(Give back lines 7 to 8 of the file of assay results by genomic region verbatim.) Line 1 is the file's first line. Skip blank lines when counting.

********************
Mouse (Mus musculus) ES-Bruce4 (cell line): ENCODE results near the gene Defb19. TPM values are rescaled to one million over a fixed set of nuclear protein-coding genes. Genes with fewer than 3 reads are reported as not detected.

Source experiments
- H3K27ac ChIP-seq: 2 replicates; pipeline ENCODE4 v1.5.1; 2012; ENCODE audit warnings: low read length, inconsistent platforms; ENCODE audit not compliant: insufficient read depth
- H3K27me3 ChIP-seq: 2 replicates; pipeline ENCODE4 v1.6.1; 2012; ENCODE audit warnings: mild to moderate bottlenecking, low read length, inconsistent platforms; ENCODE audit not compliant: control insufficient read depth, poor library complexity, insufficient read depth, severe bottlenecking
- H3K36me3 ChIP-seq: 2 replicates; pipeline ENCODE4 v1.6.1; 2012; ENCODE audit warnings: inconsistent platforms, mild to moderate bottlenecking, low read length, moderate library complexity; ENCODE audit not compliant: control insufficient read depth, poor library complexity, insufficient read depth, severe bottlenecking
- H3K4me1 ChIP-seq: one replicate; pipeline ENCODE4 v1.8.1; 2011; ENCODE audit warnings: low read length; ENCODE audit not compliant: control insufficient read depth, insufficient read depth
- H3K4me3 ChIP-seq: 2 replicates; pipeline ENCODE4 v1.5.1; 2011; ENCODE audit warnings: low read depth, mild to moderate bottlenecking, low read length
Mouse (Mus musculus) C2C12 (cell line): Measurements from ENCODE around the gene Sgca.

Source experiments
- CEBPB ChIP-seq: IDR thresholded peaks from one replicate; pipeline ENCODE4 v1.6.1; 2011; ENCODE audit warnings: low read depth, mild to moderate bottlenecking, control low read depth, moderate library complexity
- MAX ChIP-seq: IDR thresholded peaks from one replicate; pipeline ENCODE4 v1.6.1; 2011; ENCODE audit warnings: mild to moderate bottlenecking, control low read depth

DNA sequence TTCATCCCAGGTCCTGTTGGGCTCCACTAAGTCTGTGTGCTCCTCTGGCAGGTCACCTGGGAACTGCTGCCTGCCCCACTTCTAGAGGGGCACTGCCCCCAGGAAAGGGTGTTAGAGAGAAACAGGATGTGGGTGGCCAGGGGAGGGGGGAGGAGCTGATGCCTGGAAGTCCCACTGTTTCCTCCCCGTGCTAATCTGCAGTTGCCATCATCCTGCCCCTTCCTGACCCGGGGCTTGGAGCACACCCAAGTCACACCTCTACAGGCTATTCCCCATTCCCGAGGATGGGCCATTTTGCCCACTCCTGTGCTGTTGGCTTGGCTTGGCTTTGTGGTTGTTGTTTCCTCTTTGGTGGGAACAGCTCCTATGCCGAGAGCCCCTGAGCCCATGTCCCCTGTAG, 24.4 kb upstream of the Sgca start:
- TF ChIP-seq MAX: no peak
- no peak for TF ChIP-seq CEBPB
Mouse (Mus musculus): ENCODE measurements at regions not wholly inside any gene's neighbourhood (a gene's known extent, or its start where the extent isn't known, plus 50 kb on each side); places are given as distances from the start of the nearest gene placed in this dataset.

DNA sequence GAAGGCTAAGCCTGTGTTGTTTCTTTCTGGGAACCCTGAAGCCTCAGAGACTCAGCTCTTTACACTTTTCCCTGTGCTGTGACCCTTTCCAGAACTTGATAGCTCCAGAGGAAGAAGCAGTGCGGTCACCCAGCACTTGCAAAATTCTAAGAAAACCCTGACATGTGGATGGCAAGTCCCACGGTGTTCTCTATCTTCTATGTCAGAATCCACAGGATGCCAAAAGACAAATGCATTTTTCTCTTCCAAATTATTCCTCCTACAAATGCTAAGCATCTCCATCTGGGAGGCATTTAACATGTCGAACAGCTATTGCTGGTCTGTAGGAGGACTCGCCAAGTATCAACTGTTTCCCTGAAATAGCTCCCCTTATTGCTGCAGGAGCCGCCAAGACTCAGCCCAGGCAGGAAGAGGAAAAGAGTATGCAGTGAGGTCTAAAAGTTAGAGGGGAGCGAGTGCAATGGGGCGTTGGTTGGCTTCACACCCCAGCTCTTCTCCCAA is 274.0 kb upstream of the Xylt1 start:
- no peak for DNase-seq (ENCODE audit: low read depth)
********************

- H3K4me3 ChIP-seq: 2 replicates; pipeline ENCODE4 v1.5.1; 2011; ENCODE audit warnings: low read depth, mild to moderate bottlenecking, low read length
Mouse (Mus musculus) C2C12 (cell line): Measurements from ENCODE around the gene Sgca.